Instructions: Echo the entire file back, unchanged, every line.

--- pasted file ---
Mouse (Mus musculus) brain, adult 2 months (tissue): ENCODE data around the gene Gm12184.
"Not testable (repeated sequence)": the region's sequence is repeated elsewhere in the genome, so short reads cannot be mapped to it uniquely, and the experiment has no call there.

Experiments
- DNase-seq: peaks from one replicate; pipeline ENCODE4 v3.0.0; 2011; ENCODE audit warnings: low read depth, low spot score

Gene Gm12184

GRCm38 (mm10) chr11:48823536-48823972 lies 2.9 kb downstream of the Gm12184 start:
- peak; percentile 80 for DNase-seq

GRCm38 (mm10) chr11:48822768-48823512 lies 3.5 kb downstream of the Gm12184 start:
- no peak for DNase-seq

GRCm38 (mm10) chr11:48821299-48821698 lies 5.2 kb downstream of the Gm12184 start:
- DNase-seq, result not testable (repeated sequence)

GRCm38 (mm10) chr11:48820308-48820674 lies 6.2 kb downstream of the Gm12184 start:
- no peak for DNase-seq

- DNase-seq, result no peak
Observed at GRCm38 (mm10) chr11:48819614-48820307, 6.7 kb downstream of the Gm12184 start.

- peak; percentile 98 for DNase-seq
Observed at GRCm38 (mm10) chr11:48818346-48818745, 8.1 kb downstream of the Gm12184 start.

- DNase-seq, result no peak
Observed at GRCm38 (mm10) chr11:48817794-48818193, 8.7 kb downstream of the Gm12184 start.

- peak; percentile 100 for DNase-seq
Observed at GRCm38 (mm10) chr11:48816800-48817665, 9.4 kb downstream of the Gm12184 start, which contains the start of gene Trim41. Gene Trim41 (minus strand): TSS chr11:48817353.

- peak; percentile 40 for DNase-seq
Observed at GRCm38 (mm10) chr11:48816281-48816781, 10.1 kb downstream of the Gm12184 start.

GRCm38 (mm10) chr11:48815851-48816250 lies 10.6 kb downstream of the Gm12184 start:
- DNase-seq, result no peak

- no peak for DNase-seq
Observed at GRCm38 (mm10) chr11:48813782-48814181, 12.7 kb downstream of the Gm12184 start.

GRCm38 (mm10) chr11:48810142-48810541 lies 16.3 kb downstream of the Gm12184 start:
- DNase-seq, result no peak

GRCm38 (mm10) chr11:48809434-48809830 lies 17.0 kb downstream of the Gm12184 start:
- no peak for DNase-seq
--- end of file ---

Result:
Mouse (Mus musculus) brain, adult 2 months (tissue): ENCODE data around the gene Gm12184.
"Not testable (repeated sequence)": the region's sequence is repeated elsewhere in the genome, so short reads cannot be mapped to it uniquely, and the experiment has no call there.

Experiments
- DNase-seq: peaks from one replicate; pipeline ENCODE4 v3.0.0; 2011; ENCODE audit warnings: low read depth, low spot score

Gene Gm12184

GRCm38 (mm10) chr11:48823536-48823972 lies 2.9 kb downstream of the Gm12184 start:
- peak; percentile 80 for DNase-seq

GRCm38 (mm10) chr11:48822768-48823512 lies 3.5 kb downstream of the Gm12184 start:
- no peak for DNase-seq

GRCm38 (mm10) chr11:48821299-48821698 lies 5.2 kb downstream of the Gm12184 start:
- DNase-seq, result not testable (repeated sequence)

GRCm38 (mm10) chr11:48820308-48820674 lies 6.2 kb downstream of the Gm12184 start:
- no peak for DNase-seq

- DNase-seq, result no peak
Observed at GRCm38 (mm10) chr11:48819614-48820307, 6.7 kb downstream of the Gm12184 start.

- peak; percentile 98 for DNase-seq
Observed at GRCm38 (mm10) chr11:48818346-48818745, 8.1 kb downstream of the Gm12184 start.

- DNase-seq, result no peak
Observed at GRCm38 (mm10) chr11:48817794-48818193, 8.7 kb downstream of the Gm12184 start.

- peak; percentile 100 for DNase-seq
Observed at GRCm38 (mm10) chr11:48816800-48817665, 9.4 kb downstream of the Gm12184 start, which contains the start of gene Trim41. Gene Trim41 (minus strand): TSS chr11:48817353.

- peak; percentile 40 for DNase-seq
Observed at GRCm38 (mm10) chr11:48816281-48816781, 10.1 kb downstream of the Gm12184 start.

GRCm38 (mm10) chr11:48815851-48816250 lies 10.6 kb downstream of the Gm12184 start:
- DNase-seq, result no peak

- no peak for DNase-seq
Observed at GRCm38 (mm10) chr11:48813782-48814181, 12.7 kb downstream of the Gm12184 start.

GRCm38 (mm10) chr11:48810142-48810541 lies 16.3 kb downstream of the Gm12184 start:
- DNase-seq, result no peak

GRCm38 (mm10) chr11:48809434-48809830 lies 17.0 kb downstream of the Gm12184 start:
- no peak for DNase-seq